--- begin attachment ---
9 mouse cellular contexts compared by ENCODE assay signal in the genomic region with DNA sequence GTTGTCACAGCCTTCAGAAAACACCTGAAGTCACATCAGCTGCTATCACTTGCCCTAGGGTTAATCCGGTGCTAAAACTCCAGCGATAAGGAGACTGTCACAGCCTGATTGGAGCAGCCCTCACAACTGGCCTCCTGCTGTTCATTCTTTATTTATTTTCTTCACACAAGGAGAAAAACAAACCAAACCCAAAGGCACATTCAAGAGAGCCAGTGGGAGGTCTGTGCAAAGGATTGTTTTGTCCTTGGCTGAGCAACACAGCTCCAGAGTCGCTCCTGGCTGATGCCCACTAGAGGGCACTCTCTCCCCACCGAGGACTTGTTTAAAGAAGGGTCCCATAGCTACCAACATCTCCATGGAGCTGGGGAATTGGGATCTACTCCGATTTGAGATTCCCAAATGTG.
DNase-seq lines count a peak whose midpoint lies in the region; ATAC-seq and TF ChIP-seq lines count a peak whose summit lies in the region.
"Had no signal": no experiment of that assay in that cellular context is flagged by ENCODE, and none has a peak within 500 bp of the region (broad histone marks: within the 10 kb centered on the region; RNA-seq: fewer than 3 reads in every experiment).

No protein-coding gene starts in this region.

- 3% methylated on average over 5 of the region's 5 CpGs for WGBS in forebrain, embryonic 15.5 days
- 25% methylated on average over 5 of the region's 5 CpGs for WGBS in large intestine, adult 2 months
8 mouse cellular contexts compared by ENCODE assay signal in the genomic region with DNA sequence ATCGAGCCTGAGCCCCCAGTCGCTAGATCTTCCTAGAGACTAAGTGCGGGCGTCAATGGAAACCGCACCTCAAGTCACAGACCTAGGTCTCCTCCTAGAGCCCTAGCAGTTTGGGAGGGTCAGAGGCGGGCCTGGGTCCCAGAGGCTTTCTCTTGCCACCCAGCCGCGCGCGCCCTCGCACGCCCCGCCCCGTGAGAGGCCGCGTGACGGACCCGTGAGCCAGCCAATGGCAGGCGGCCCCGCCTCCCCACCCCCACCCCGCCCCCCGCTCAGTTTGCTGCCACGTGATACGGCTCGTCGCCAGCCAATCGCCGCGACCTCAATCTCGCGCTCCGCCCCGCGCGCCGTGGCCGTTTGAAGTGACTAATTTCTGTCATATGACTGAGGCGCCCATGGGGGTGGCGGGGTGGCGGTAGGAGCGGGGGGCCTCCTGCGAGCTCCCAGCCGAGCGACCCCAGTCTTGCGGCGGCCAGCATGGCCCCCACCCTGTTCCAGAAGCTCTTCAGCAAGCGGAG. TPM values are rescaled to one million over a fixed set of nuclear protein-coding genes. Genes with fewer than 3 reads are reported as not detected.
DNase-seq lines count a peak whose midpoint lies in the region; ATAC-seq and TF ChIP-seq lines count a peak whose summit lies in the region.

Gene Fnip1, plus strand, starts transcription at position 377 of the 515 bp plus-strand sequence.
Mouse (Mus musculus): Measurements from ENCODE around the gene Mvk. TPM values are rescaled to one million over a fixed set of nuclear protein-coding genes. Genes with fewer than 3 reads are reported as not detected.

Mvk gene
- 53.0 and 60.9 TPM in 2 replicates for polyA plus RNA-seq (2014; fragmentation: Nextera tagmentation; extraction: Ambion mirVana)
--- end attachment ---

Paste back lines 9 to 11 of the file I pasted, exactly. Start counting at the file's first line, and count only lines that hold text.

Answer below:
Gene Fnip1, plus strand, starts transcription at position 377 of the 515 bp plus-strand sequence.
Mouse (Mus musculus): Measurements from ENCODE around the gene Mvk. TPM values are rescaled to one million over a fixed set of nuclear protein-coding genes. Genes with fewer than 3 reads are reported as not detected.

Mvk gene